LEO: Attorney - Client Relationship - LE Op. 1314


Attorney - Client Relationship - Representing Client Within the

Bounds of the Law: Attorney Advising Client to Sign Blank

Medical Authorizations.


February 15, 1990


Your question arises out of a matter involving federal administrative

practice. You have advised that, in representing a client, an attorney has

exhausted federal administrative remedies and obtained a remand to

Defendant Secretary of Health and Human Services from the United States

District Court, pursuant to 42 U.S.C. 405(g). Subsequent to the court's

action, a federal administrative employee requested that Plaintiff sign

blank authorizations for medical, psychological and psychiatric

evaluations. You have requested that the committee consider the propriety

of the attorney advising his client to sign such blank authorizations

under the circumstances. You have stated that in your opinion a client

should know in advance to which consultant he/she would be referred.


The Committee directs your attention to DR:7-101(A)(1), the appropriate

and controlling rule relative to your inquiry, which provides in part that

a lawyer shall not intentionally fail to seek the lawful objectives of his

client through reasonably available means permitted by law and the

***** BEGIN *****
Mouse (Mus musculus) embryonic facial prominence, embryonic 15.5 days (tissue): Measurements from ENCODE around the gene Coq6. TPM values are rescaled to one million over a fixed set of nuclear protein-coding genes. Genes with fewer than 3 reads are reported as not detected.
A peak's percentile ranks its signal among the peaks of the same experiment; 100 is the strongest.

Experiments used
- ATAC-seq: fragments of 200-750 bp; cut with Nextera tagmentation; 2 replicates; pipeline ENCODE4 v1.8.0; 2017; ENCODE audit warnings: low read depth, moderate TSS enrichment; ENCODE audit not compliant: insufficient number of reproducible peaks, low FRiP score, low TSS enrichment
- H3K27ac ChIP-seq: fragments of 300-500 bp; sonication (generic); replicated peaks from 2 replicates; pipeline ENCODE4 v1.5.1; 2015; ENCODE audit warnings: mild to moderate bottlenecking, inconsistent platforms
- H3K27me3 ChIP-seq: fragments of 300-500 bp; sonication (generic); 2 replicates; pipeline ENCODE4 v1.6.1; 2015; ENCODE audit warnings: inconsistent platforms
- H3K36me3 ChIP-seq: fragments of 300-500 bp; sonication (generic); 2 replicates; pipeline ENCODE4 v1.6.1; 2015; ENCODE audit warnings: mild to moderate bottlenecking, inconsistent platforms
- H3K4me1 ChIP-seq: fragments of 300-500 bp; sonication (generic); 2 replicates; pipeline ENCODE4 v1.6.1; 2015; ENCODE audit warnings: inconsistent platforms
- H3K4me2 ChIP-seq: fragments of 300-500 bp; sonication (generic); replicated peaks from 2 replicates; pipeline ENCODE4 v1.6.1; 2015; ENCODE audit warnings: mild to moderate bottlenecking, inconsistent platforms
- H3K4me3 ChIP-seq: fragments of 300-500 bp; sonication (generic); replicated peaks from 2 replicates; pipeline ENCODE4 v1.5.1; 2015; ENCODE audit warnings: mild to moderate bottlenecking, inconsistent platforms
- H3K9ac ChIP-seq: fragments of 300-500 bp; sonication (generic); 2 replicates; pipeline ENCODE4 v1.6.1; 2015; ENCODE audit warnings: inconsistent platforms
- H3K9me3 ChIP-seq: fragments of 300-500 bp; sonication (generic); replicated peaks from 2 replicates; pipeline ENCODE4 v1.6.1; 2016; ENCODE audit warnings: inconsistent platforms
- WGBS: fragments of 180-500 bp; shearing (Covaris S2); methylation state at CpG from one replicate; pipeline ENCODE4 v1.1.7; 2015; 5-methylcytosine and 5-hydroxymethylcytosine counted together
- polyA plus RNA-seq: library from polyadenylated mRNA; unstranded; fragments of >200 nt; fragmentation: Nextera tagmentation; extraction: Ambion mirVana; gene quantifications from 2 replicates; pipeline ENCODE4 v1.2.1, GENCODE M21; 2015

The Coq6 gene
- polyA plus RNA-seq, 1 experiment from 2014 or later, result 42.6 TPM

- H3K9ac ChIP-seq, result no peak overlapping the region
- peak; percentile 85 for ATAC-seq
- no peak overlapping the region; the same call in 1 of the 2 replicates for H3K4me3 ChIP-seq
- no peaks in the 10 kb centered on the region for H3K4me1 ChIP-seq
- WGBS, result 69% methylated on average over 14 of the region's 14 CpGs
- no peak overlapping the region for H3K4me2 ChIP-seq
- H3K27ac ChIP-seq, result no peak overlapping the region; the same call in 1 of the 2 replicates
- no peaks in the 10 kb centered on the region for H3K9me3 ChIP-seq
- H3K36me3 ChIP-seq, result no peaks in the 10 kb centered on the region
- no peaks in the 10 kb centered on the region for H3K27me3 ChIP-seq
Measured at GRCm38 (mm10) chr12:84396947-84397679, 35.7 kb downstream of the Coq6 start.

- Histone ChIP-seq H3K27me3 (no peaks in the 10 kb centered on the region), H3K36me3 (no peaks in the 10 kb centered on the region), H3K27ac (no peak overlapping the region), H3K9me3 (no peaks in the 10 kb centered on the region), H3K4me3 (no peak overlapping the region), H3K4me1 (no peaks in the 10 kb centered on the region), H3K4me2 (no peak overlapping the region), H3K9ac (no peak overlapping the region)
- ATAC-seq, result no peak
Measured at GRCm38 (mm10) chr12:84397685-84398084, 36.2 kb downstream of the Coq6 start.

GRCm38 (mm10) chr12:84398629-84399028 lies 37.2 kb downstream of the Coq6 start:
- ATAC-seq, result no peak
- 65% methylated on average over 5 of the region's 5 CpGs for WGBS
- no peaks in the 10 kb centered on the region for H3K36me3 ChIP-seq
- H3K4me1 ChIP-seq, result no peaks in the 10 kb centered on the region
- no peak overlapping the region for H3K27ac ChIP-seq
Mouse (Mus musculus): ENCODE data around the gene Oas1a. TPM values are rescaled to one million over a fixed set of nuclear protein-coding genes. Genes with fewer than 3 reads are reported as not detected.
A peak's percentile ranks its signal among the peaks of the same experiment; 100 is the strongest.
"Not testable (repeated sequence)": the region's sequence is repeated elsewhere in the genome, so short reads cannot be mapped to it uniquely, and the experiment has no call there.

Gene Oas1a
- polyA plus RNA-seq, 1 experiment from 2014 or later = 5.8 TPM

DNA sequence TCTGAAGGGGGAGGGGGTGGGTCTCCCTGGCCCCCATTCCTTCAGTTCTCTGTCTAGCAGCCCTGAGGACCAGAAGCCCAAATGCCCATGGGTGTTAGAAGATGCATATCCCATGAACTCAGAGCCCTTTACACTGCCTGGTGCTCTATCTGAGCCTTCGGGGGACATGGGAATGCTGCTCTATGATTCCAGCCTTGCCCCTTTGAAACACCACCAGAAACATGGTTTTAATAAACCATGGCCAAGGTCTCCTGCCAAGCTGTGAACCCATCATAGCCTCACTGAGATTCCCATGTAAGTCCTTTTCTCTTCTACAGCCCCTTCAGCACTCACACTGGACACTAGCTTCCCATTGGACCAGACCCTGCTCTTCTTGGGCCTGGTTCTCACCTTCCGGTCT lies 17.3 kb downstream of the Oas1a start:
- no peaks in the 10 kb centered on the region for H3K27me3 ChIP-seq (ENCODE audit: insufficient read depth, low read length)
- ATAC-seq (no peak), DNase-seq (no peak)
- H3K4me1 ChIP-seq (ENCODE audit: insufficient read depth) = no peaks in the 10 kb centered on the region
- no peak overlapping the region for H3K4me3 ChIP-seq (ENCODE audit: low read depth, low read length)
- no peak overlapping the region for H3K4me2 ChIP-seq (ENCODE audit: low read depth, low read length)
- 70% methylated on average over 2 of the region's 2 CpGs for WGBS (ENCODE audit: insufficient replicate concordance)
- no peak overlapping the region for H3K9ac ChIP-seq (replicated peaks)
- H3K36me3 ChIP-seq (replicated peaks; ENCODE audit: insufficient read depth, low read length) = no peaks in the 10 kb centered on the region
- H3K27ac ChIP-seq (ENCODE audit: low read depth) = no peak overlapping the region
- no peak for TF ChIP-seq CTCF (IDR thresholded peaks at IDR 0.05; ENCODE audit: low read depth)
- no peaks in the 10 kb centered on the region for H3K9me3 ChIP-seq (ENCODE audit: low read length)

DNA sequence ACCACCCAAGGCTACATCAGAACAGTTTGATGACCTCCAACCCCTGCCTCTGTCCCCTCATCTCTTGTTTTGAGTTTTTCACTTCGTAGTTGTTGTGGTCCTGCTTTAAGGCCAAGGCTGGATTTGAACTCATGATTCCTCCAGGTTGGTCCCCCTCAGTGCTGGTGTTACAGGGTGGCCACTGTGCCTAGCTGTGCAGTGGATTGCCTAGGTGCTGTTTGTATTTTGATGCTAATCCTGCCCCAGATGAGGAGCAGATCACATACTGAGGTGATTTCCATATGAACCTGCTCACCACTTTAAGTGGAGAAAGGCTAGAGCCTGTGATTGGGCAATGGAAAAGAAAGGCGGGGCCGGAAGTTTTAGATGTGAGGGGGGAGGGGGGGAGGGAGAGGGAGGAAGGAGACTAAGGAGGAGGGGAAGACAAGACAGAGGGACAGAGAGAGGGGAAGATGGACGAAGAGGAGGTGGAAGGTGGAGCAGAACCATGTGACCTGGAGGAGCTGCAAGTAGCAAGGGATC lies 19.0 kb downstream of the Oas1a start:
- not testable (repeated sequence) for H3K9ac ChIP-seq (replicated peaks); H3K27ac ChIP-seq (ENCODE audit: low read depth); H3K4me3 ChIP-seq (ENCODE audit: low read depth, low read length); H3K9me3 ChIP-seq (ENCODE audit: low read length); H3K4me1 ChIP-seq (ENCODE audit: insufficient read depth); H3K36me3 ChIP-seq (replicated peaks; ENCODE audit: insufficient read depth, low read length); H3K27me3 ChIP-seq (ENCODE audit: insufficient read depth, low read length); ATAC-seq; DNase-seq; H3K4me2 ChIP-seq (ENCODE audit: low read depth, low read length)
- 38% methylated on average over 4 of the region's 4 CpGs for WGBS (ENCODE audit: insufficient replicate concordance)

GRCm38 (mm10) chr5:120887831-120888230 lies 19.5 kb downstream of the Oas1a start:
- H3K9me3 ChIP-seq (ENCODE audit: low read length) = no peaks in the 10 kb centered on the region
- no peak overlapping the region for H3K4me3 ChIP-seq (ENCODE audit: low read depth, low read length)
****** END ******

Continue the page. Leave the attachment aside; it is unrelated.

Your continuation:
Disciplinary Rules. The rule states, however, that "a lawyer does not

violate this Disciplinary Rule ... by acceding to reasonable requests of

opposing counsel which do not prejudice the rights of his client ...." (

emphasis added) In addition, DR:7-101(B)(1) provides that in

representing a client zealously, a lawyer may exercise his professional

judgment to limit or vary his client's objectives and waive or fail to

assert a right or position of his client, with the express or implied

consent of the client.


In the opinion of the Committee, the question of whether it is proper for

an attorney to counsel his client to sign blank authorization forms for

evaluation is a factual determination of competence, the lack of which may

lead to a claim of malpractice. Such a determination is beyond the purview

of this Committee. The Committee believes that the lawyer's duty of

loyalty to the client requires the lawyer to protect and preserve the

client's right to avoid compromising his/her independence in making

decisions as to specifically which evaluations he/she chooses to allow.

Thus, the attorney should be mindful of the need to advise the client of

all consequences should he/she choose to sign blank authorizations.


Committee Opinion February 15, 1990